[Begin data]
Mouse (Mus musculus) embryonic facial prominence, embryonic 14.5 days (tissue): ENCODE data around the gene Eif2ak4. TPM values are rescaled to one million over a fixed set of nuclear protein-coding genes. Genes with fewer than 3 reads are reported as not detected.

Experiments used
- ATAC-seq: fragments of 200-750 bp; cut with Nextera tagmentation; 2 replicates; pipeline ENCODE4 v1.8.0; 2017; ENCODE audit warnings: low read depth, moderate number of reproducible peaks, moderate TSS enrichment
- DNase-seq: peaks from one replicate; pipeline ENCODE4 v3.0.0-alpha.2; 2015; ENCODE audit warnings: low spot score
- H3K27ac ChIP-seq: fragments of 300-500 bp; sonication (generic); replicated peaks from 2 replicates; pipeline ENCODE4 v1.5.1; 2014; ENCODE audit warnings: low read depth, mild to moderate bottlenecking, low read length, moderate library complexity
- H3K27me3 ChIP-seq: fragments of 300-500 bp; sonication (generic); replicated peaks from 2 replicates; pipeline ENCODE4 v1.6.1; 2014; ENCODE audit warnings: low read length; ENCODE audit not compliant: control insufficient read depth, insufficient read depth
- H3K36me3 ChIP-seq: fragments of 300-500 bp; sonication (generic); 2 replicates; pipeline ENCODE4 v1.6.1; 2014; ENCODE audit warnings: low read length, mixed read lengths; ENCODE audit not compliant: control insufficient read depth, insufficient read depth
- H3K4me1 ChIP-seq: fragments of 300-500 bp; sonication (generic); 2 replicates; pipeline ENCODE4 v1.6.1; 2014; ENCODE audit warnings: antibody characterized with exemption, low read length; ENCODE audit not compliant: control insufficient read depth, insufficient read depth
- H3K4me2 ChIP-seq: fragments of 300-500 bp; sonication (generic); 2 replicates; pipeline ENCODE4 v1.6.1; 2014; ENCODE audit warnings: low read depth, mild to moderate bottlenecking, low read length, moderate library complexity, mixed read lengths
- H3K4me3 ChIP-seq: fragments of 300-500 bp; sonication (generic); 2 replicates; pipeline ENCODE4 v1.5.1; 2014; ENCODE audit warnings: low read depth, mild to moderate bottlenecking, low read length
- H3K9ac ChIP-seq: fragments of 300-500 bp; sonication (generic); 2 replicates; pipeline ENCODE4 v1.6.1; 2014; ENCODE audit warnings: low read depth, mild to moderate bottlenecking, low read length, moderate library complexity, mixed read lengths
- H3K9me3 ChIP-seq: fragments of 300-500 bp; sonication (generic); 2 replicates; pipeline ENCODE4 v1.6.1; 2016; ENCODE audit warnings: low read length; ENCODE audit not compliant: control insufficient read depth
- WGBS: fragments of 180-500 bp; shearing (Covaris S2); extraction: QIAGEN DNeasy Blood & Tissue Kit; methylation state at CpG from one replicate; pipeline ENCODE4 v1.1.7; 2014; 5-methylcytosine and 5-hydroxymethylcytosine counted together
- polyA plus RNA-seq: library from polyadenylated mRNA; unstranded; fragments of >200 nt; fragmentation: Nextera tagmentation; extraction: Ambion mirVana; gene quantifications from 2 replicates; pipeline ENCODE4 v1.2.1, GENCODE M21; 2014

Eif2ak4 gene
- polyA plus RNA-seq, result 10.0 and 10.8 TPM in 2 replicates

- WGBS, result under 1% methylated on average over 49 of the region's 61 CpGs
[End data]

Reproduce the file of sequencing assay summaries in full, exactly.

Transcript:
Mouse (Mus musculus) embryonic facial prominence, embryonic 14.5 days (tissue): ENCODE data around the gene Eif2ak4. TPM values are rescaled to one million over a fixed set of nuclear protein-coding genes. Genes with fewer than 3 reads are reported as not detected.

Experiments used
- ATAC-seq: fragments of 200-750 bp; cut with Nextera tagmentation; 2 replicates; pipeline ENCODE4 v1.8.0; 2017; ENCODE audit warnings: low read depth, moderate number of reproducible peaks, moderate TSS enrichment
- DNase-seq: peaks from one replicate; pipeline ENCODE4 v3.0.0-alpha.2; 2015; ENCODE audit warnings: low spot score
- H3K27ac ChIP-seq: fragments of 300-500 bp; sonication (generic); replicated peaks from 2 replicates; pipeline ENCODE4 v1.5.1; 2014; ENCODE audit warnings: low read depth, mild to moderate bottlenecking, low read length, moderate library complexity
- H3K27me3 ChIP-seq: fragments of 300-500 bp; sonication (generic); replicated peaks from 2 replicates; pipeline ENCODE4 v1.6.1; 2014; ENCODE audit warnings: low read length; ENCODE audit not compliant: control insufficient read depth, insufficient read depth
- H3K36me3 ChIP-seq: fragments of 300-500 bp; sonication (generic); 2 replicates; pipeline ENCODE4 v1.6.1; 2014; ENCODE audit warnings: low read length, mixed read lengths; ENCODE audit not compliant: control insufficient read depth, insufficient read depth
- H3K4me1 ChIP-seq: fragments of 300-500 bp; sonication (generic); 2 replicates; pipeline ENCODE4 v1.6.1; 2014; ENCODE audit warnings: antibody characterized with exemption, low read length; ENCODE audit not compliant: control insufficient read depth, insufficient read depth
- H3K4me2 ChIP-seq: fragments of 300-500 bp; sonication (generic); 2 replicates; pipeline ENCODE4 v1.6.1; 2014; ENCODE audit warnings: low read depth, mild to moderate bottlenecking, low read length, moderate library complexity, mixed read lengths
- H3K4me3 ChIP-seq: fragments of 300-500 bp; sonication (generic); 2 replicates; pipeline ENCODE4 v1.5.1; 2014; ENCODE audit warnings: low read depth, mild to moderate bottlenecking, low read length
- H3K9ac ChIP-seq: fragments of 300-500 bp; sonication (generic); 2 replicates; pipeline ENCODE4 v1.6.1; 2014; ENCODE audit warnings: low read depth, mild to moderate bottlenecking, low read length, moderate library complexity, mixed read lengths
- H3K9me3 ChIP-seq: fragments of 300-500 bp; sonication (generic); 2 replicates; pipeline ENCODE4 v1.6.1; 2016; ENCODE audit warnings: low read length; ENCODE audit not compliant: control insufficient read depth
- WGBS: fragments of 180-500 bp; shearing (Covaris S2); extraction: QIAGEN DNeasy Blood & Tissue Kit; methylation state at CpG from one replicate; pipeline ENCODE4 v1.1.7; 2014; 5-methylcytosine and 5-hydroxymethylcytosine counted together
- polyA plus RNA-seq: library from polyadenylated mRNA; unstranded; fragments of >200 nt; fragmentation: Nextera tagmentation; extraction: Ambion mirVana; gene quantifications from 2 replicates; pipeline ENCODE4 v1.2.1, GENCODE M21; 2014

Eif2ak4 gene
- polyA plus RNA-seq, result 10.0 and 10.8 TPM in 2 replicates

- WGBS, result under 1% methylated on average over 49 of the region's 61 CpGs